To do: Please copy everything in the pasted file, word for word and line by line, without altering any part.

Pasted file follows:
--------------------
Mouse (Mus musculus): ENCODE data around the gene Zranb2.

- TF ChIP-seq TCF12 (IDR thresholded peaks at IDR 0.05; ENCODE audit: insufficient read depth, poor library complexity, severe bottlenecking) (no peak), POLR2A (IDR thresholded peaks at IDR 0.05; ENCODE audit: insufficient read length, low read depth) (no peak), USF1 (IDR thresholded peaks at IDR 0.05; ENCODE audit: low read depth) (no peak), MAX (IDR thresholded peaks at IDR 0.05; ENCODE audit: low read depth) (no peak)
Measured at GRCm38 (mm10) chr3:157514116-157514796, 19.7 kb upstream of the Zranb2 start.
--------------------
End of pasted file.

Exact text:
Mouse (Mus musculus): ENCODE data around the gene Zranb2.

- TF ChIP-seq TCF12 (IDR thresholded peaks at IDR 0.05; ENCODE audit: insufficient read depth, poor library complexity, severe bottlenecking) (no peak), POLR2A (IDR thresholded peaks at IDR 0.05; ENCODE audit: insufficient read length, low read depth) (no peak), USF1 (IDR thresholded peaks at IDR 0.05; ENCODE audit: low read depth) (no peak), MAX (IDR thresholded peaks at IDR 0.05; ENCODE audit: low read depth) (no peak)
Measured at GRCm38 (mm10) chr3:157514116-157514796, 19.7 kb upstream of the Zranb2 start.